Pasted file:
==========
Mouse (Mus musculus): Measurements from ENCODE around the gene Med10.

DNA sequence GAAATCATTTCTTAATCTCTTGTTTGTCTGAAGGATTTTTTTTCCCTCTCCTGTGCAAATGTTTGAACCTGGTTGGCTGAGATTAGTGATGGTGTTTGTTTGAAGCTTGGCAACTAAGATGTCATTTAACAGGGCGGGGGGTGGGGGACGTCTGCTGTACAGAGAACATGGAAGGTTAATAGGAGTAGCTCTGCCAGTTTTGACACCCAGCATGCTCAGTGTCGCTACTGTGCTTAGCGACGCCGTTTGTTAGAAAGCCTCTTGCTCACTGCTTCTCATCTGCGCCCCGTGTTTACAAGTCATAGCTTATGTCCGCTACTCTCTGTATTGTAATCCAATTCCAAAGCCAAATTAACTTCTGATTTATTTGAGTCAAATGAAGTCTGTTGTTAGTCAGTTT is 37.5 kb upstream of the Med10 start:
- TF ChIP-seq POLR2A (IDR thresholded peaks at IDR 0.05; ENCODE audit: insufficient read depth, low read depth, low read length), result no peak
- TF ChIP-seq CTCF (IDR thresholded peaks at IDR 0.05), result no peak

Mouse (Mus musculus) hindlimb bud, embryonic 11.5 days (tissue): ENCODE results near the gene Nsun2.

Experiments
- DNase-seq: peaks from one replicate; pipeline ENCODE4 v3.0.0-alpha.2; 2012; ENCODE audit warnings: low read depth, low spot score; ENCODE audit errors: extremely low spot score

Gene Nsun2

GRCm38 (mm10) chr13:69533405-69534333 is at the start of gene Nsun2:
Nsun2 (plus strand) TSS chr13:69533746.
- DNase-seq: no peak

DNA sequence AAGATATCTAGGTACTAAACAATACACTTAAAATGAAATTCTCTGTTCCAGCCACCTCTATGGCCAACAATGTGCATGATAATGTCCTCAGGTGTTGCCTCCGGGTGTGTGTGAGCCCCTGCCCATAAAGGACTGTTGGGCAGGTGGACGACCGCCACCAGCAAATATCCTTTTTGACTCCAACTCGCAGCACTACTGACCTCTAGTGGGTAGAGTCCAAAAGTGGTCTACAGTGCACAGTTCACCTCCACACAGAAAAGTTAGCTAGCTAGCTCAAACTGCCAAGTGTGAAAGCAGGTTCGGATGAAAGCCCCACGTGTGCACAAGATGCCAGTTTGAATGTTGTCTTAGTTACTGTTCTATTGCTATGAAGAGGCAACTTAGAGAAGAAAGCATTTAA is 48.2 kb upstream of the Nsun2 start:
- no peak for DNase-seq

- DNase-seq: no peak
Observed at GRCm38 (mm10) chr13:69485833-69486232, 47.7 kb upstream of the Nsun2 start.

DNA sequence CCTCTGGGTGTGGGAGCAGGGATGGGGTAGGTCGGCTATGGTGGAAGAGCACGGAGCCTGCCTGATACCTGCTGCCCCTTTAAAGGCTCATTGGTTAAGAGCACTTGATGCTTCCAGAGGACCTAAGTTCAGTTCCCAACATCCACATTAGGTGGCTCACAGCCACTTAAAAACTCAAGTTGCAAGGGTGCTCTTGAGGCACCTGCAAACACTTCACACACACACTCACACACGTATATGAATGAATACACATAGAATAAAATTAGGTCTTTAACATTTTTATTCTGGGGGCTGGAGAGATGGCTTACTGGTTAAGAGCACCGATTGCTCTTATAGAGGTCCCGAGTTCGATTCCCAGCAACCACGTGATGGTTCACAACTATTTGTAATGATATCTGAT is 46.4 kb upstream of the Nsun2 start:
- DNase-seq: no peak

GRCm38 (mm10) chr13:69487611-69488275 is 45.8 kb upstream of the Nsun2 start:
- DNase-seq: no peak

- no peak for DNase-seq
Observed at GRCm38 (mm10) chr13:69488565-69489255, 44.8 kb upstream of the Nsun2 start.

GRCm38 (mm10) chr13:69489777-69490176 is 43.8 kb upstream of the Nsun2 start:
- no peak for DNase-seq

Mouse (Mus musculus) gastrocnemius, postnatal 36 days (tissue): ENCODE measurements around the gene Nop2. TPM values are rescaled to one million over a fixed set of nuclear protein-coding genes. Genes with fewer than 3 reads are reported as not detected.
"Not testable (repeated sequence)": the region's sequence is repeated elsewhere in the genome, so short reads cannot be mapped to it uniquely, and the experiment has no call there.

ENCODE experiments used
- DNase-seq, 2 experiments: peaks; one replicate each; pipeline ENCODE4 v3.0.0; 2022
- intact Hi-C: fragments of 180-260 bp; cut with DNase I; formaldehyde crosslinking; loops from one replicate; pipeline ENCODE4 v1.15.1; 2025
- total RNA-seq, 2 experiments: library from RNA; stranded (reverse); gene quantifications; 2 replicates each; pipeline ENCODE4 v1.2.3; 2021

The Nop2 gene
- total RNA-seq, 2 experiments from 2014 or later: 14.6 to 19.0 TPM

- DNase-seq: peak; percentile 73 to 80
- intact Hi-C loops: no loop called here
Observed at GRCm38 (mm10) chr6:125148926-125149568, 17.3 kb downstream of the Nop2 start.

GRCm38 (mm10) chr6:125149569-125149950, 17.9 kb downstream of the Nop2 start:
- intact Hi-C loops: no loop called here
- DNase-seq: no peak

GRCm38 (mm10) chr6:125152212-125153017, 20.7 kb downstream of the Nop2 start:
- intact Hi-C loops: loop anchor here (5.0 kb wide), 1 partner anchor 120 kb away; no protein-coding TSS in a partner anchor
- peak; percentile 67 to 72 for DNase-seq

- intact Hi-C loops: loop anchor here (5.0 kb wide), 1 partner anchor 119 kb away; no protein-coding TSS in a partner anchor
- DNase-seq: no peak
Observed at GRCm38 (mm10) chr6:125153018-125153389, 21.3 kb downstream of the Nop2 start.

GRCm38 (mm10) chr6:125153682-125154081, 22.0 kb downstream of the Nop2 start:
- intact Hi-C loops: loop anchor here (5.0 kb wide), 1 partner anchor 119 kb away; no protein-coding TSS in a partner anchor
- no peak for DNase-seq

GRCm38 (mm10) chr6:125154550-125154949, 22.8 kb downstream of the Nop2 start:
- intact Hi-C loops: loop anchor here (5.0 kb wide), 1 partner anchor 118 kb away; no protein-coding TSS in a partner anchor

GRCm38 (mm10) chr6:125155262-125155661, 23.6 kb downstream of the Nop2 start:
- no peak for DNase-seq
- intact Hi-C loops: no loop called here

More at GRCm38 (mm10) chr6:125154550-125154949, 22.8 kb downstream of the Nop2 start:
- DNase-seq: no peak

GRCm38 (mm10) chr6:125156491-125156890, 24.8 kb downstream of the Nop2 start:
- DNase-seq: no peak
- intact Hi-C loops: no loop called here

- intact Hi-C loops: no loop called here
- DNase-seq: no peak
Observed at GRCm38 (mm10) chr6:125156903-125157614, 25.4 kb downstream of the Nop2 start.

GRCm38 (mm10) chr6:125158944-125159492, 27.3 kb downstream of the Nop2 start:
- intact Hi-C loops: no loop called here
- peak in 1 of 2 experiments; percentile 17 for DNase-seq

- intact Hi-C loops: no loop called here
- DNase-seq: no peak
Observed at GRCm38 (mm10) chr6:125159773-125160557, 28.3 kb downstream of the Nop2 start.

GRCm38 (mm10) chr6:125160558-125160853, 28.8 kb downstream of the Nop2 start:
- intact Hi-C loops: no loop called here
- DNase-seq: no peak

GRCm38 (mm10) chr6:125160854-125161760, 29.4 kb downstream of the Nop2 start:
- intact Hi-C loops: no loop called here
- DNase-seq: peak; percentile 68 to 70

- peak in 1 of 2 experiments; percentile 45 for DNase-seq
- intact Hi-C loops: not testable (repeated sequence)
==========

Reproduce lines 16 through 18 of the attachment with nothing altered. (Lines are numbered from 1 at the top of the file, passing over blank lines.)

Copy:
DNA sequence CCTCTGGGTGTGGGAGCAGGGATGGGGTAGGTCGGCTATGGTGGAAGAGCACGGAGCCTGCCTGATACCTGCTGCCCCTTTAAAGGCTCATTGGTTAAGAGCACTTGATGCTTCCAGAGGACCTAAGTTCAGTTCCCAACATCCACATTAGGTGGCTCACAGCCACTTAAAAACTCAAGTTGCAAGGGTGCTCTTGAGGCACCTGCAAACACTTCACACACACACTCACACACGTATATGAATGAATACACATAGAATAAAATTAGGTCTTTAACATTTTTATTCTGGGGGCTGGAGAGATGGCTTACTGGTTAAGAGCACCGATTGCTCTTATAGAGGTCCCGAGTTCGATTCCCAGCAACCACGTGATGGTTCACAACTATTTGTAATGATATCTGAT is 46.4 kb upstream of the Nsun2 start:
- DNase-seq: no peak

GRCm38 (mm10) chr13:69487611-69488275 is 45.8 kb upstream of the Nsun2 start: